10 Most Censored Countries – Committee to Protect Journalists
Leadership: President and Communist Party General Secretary Nguyen Phu Trong, in power since 2018.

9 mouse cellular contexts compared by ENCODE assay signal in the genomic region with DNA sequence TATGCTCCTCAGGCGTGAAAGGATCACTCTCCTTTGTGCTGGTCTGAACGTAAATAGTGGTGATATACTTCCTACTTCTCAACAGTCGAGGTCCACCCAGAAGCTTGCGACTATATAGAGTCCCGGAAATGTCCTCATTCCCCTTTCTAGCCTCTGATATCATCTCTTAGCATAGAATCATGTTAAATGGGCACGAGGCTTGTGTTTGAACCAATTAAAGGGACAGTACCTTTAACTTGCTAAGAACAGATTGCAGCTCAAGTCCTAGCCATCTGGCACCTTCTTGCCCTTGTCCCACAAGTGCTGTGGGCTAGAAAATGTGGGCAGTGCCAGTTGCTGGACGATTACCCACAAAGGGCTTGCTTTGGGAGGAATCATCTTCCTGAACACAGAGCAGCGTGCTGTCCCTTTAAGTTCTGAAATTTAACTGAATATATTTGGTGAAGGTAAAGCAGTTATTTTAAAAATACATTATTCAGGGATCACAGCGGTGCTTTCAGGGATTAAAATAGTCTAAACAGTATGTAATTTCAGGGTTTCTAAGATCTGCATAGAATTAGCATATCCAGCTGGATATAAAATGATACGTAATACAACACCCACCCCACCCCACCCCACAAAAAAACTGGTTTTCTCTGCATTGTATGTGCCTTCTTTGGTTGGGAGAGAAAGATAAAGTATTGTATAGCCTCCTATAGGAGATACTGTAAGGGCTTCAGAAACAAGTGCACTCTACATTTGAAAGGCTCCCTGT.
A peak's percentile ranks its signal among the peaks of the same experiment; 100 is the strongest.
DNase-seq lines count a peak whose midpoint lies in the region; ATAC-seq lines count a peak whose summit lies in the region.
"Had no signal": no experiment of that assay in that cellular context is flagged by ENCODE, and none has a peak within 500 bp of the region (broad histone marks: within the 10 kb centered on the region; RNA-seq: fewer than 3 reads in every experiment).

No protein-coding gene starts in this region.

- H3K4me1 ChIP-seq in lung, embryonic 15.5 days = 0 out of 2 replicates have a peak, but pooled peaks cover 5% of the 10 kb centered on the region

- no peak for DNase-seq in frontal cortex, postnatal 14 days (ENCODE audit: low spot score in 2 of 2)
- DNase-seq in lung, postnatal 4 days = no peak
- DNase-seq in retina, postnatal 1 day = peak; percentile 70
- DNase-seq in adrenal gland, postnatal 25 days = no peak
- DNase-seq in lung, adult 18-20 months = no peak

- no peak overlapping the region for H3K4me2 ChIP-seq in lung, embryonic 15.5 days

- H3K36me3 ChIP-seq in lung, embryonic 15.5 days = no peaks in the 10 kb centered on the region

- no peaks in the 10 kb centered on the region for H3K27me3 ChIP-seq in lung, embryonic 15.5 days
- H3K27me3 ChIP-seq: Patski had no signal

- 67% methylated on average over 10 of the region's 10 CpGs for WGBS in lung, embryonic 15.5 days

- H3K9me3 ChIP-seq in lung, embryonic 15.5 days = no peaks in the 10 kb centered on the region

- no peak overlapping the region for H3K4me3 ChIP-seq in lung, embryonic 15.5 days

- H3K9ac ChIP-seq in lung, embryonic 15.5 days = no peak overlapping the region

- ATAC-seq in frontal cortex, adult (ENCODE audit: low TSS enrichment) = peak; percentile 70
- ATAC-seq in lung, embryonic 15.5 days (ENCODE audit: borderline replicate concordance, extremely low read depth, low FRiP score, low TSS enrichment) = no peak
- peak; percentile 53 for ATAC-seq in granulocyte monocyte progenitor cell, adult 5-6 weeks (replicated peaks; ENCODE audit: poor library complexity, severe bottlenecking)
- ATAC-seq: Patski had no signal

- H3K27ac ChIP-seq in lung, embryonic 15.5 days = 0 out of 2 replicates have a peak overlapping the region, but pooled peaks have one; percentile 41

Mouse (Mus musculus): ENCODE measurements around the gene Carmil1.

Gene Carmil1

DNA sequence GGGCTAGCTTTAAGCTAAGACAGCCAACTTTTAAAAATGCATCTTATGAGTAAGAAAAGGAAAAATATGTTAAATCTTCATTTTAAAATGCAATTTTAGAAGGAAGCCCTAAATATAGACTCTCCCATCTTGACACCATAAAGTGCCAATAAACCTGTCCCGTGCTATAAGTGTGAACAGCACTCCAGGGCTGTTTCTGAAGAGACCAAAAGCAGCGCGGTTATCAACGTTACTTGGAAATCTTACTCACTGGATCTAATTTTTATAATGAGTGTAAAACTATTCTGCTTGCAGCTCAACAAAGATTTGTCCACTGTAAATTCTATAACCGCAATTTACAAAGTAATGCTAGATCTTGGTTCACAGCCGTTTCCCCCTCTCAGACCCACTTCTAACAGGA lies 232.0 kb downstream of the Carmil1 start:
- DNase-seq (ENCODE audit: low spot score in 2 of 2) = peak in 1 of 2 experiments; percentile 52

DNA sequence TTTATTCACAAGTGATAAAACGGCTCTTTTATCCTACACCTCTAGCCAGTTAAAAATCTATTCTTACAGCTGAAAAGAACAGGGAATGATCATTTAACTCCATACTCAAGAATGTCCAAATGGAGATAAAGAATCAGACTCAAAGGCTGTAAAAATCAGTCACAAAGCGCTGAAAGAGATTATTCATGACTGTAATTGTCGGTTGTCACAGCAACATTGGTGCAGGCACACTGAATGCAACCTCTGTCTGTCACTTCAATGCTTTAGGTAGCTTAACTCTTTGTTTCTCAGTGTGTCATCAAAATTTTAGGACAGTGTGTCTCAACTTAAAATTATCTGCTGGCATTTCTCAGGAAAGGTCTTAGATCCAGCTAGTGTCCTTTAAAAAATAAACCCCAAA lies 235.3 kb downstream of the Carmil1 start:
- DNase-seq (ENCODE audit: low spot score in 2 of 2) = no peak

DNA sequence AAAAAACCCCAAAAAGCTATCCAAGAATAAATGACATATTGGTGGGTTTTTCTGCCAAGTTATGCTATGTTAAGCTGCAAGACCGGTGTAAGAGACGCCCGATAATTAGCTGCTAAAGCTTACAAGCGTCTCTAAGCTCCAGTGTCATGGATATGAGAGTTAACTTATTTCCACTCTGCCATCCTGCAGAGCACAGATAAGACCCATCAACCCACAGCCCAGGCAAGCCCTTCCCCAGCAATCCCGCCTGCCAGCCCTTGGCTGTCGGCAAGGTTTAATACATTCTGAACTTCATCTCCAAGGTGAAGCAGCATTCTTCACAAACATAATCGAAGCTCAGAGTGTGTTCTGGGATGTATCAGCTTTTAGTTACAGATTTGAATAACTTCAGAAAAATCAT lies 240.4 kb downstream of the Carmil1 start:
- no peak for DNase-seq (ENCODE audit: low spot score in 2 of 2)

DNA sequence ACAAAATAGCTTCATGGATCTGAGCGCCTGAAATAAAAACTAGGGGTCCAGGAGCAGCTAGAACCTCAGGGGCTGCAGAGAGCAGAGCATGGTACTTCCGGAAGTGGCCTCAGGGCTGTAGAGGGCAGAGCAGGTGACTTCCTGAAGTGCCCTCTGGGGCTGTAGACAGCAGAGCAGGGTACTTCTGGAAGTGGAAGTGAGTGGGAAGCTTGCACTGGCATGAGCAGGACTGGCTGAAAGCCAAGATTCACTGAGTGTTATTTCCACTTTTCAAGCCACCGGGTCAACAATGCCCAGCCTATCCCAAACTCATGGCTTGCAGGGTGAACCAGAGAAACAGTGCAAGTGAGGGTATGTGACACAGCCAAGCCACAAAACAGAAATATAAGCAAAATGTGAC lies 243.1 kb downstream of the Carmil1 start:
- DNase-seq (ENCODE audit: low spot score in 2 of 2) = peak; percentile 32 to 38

How censorship works: The Communist Party-led government owns and controls all print and broadcast media in Vietnam. A raft of repressive laws and decrees sharply curtails any media criticism of the one-party government, its policies, and its performance. The 2016 Press Law states that the press must serve as the voice of the party, party organizations, and state agencies. Censorship is enforced through government directives to newspaper, radio, and TV editors, commanding which topics are to be highlighted and omitted. There are no independent, non-state online news outlets allowed to be based in Vietnam apart from the Catholic church-run Redemptorist News and foreign news bureaus whose reporters are tightly surveilled and movements restricted. Foreign journalists who travel on media visas are required to hire a government minder who follows them. A new cybersecurity law came into effect on January 1, 2019, giving authorities sweeping powers to censor online content, including provisions that require technology companies to disclose user data and take down content viewed as objectionable by authorities, according to Reuters. The law builds on Decree 72, a 2013 order that gave the state broad authority to censor blogs and social media; internet service providers that disseminate banned content face fines or closure, according to the Electronic Frontier Foundation. Censored topics include human rights and the activities of political dissidents. Censorship is enforced through filtering and surveillance, including through a military-run, 10,000-strong cyber warfare unit known as “Force 47” tasked with tackling “wrong views,” according to the Financial Times. Independent journalists and bloggers who report critically on sensitive issues face harassment or detention on anti-state charges; at least 11 were behind bars as of December 1, 2018.